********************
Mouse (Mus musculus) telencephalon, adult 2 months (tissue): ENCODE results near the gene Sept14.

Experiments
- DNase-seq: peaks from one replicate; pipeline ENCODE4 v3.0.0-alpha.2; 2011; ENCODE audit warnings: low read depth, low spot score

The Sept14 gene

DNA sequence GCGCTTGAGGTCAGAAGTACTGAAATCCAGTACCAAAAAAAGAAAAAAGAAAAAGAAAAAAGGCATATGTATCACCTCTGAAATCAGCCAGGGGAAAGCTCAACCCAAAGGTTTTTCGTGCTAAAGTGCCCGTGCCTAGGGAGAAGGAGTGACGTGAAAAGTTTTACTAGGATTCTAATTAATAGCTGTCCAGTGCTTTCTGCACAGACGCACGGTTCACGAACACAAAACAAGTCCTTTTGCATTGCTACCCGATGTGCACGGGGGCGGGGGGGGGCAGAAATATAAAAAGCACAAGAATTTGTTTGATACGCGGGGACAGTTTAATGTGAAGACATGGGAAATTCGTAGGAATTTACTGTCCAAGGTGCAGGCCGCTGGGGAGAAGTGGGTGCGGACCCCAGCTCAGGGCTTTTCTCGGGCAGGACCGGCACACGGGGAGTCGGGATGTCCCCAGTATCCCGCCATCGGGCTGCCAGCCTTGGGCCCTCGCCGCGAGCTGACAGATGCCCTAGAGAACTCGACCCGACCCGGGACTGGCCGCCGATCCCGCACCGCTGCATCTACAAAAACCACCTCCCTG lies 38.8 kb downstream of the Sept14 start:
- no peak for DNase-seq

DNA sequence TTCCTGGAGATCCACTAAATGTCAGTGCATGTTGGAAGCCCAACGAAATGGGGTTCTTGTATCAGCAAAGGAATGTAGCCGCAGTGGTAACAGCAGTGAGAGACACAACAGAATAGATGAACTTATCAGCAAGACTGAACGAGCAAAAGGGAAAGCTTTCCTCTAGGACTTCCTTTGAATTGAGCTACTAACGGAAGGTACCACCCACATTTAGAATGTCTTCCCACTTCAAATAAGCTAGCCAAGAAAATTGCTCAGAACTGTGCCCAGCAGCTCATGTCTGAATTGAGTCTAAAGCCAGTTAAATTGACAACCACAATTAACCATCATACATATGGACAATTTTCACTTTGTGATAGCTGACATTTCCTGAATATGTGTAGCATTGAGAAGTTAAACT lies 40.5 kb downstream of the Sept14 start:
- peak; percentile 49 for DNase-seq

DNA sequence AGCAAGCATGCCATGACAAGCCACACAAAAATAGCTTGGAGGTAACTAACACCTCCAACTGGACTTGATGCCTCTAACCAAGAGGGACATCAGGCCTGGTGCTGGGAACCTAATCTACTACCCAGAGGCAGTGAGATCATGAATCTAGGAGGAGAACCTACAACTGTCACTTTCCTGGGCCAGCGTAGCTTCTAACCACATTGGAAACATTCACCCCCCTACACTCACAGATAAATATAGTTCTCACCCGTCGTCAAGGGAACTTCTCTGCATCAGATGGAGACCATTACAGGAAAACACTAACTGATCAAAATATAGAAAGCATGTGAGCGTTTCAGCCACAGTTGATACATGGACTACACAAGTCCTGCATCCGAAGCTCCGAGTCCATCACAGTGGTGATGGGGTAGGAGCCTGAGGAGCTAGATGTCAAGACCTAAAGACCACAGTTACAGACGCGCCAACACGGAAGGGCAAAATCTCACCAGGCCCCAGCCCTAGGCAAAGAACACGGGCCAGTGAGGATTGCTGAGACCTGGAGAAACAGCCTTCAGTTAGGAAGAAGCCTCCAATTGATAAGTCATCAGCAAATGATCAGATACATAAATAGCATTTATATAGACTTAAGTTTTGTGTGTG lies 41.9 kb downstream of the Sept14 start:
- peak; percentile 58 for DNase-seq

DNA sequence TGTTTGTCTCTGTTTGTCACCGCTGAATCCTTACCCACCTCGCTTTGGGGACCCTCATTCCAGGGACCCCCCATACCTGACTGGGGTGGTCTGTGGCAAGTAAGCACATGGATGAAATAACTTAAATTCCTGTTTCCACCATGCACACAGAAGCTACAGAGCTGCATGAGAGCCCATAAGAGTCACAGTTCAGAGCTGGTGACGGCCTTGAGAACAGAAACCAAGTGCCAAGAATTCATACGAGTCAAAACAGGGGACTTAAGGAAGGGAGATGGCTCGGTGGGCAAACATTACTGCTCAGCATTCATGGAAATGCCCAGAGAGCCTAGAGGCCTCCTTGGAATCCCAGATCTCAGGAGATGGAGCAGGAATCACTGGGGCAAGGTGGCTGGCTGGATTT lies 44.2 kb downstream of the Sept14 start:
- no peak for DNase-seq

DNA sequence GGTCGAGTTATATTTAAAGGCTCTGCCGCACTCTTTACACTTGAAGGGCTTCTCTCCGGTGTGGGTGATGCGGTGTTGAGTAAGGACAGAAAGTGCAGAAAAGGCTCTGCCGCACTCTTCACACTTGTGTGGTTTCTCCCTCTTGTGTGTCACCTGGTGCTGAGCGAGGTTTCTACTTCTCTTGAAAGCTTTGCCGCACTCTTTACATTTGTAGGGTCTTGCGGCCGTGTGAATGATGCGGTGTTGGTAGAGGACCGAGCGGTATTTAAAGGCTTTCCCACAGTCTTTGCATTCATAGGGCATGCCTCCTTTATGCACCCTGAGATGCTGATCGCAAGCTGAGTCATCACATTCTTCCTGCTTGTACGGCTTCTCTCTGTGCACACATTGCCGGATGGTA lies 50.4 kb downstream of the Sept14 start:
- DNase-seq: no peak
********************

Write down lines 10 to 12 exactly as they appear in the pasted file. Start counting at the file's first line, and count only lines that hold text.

- peak; percentile 58 for DNase-seq

DNA sequence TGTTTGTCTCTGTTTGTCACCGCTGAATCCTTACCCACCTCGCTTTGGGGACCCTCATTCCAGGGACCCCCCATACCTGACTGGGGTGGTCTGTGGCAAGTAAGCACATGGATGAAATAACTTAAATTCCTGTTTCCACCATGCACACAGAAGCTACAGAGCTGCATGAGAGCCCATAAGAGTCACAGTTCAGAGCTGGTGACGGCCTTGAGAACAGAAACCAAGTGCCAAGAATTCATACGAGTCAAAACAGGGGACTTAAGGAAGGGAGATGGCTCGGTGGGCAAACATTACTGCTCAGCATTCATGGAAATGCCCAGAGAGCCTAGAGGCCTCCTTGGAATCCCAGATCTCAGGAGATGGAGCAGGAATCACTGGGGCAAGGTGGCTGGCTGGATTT lies 44.2 kb downstream of the Sept14 start:
- no peak for DNase-seq